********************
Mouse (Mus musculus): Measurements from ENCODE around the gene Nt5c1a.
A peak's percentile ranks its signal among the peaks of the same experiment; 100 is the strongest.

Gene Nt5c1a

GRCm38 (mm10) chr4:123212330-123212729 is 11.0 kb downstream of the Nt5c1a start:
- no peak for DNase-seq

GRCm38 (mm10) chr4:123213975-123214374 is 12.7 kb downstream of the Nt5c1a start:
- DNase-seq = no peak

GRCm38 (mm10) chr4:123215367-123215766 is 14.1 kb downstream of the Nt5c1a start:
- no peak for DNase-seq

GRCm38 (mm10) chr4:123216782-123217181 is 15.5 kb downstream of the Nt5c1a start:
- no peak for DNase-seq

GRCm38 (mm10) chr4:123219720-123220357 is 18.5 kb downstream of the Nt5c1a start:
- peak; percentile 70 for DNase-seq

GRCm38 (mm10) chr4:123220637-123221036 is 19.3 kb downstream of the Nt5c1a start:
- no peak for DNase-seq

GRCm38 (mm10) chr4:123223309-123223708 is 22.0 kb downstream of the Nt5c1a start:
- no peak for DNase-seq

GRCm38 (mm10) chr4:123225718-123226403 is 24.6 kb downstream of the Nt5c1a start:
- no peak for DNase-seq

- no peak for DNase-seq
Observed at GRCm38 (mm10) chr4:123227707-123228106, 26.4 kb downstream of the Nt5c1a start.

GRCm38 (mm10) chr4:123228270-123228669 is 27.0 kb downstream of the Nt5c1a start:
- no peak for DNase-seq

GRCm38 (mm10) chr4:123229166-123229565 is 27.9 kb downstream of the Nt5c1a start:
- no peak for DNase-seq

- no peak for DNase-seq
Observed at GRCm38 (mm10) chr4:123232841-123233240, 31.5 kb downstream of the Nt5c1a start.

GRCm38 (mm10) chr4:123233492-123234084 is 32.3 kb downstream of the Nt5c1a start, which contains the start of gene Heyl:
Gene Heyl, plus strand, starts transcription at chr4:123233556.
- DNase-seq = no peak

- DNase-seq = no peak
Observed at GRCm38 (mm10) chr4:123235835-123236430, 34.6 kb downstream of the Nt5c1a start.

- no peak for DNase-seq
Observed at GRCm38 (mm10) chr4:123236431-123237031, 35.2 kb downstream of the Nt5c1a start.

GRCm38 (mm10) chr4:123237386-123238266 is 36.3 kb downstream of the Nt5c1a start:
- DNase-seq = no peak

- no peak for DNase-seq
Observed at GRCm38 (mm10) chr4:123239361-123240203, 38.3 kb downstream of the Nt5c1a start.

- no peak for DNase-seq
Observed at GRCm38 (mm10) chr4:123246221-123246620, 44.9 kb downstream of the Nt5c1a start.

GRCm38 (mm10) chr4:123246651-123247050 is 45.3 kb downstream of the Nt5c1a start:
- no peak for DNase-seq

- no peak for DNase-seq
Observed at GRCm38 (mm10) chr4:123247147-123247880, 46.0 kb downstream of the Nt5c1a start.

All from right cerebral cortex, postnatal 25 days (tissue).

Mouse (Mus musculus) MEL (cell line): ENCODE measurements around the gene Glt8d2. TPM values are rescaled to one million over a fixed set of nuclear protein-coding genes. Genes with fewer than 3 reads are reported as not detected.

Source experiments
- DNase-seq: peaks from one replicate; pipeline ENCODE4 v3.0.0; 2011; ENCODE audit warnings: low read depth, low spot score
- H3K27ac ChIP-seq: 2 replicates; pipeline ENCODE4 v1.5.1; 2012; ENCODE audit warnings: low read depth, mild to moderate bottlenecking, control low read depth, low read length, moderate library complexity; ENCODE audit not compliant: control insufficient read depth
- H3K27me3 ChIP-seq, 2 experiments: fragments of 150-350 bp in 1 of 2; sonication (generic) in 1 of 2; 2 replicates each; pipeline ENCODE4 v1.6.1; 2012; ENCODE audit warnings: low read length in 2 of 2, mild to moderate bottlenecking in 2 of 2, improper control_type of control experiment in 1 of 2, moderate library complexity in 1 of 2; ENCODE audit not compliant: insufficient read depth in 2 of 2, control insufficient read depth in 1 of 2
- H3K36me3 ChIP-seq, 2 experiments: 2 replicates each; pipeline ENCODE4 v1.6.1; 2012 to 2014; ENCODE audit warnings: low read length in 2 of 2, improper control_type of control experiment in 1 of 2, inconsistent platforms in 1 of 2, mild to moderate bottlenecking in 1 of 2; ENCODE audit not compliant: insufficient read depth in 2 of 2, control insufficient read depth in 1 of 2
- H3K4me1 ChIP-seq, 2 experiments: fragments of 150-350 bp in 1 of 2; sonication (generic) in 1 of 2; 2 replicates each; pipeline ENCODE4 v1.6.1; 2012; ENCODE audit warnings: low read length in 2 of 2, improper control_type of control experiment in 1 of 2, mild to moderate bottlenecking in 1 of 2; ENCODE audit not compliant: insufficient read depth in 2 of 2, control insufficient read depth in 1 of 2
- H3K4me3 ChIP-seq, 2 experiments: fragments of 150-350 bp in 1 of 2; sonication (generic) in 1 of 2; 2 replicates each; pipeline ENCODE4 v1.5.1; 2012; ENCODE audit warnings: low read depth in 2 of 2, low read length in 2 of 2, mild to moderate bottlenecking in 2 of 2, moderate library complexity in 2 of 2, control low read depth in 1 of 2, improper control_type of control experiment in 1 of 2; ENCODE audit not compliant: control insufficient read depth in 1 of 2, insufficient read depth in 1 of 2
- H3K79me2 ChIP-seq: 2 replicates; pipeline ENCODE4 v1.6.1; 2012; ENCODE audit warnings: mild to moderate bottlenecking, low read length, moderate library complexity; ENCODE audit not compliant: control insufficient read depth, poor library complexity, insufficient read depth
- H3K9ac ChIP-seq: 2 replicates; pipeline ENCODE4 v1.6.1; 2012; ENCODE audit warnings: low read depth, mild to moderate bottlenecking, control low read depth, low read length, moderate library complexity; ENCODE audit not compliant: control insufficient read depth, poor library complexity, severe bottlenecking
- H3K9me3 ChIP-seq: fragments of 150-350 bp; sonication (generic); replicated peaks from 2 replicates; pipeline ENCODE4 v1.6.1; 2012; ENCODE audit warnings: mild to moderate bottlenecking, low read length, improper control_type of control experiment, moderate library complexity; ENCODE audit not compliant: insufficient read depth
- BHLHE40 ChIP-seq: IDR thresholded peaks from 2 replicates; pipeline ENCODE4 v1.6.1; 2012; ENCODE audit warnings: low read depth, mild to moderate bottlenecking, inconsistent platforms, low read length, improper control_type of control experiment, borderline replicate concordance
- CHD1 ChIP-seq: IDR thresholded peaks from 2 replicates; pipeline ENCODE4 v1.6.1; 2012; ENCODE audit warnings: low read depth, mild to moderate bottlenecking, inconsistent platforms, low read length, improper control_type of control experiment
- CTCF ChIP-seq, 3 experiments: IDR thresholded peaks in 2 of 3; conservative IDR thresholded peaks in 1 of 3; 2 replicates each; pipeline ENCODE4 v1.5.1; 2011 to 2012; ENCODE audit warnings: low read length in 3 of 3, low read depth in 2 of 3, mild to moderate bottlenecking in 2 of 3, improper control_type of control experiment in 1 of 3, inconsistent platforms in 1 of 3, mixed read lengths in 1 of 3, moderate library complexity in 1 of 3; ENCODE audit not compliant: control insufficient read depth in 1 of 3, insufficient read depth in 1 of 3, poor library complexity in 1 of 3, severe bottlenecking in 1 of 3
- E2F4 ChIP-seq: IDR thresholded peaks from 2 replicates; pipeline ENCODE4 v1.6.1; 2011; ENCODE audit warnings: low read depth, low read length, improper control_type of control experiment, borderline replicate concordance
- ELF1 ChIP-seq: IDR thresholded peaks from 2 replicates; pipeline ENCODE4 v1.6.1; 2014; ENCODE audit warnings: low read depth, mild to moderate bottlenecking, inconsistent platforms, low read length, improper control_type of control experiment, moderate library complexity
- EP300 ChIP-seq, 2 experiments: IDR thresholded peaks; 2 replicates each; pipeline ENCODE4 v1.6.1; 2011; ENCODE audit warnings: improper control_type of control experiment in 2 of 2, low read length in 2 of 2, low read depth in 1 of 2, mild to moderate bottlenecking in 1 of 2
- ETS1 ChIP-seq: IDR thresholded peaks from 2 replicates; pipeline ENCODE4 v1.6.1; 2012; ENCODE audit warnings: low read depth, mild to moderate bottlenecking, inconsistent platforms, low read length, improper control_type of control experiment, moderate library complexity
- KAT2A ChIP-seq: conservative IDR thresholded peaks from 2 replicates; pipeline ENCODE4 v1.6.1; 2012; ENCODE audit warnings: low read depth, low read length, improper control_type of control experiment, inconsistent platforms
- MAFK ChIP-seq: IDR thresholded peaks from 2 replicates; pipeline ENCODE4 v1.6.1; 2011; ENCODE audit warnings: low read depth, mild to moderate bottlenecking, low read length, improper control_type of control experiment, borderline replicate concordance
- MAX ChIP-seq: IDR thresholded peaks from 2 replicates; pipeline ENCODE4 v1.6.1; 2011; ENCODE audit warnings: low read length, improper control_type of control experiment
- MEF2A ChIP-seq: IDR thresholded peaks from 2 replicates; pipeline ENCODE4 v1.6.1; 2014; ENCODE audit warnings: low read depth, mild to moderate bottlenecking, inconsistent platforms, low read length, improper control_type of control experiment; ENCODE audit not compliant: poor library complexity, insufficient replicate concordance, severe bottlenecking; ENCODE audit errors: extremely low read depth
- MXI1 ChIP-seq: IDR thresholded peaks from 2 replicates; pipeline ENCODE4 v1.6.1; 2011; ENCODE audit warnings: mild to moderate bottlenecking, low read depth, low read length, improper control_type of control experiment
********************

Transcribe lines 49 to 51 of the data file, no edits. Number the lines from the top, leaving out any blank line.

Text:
- H3K27ac ChIP-seq: 2 replicates; pipeline ENCODE4 v1.5.1; 2012; ENCODE audit warnings: low read depth, mild to moderate bottlenecking, control low read depth, low read length, moderate library complexity; ENCODE audit not compliant: control insufficient read depth
- H3K27me3 ChIP-seq, 2 experiments: fragments of 150-350 bp in 1 of 2; sonication (generic) in 1 of 2; 2 replicates each; pipeline ENCODE4 v1.6.1; 2012; ENCODE audit warnings: low read length in 2 of 2, mild to moderate bottlenecking in 2 of 2, improper control_type of control experiment in 1 of 2, moderate library complexity in 1 of 2; ENCODE audit not compliant: insufficient read depth in 2 of 2, control insufficient read depth in 1 of 2
- H3K36me3 ChIP-seq, 2 experiments: 2 replicates each; pipeline ENCODE4 v1.6.1; 2012 to 2014; ENCODE audit warnings: low read length in 2 of 2, improper control_type of control experiment in 1 of 2, inconsistent platforms in 1 of 2, mild to moderate bottlenecking in 1 of 2; ENCODE audit not compliant: insufficient read depth in 2 of 2, control insufficient read depth in 1 of 2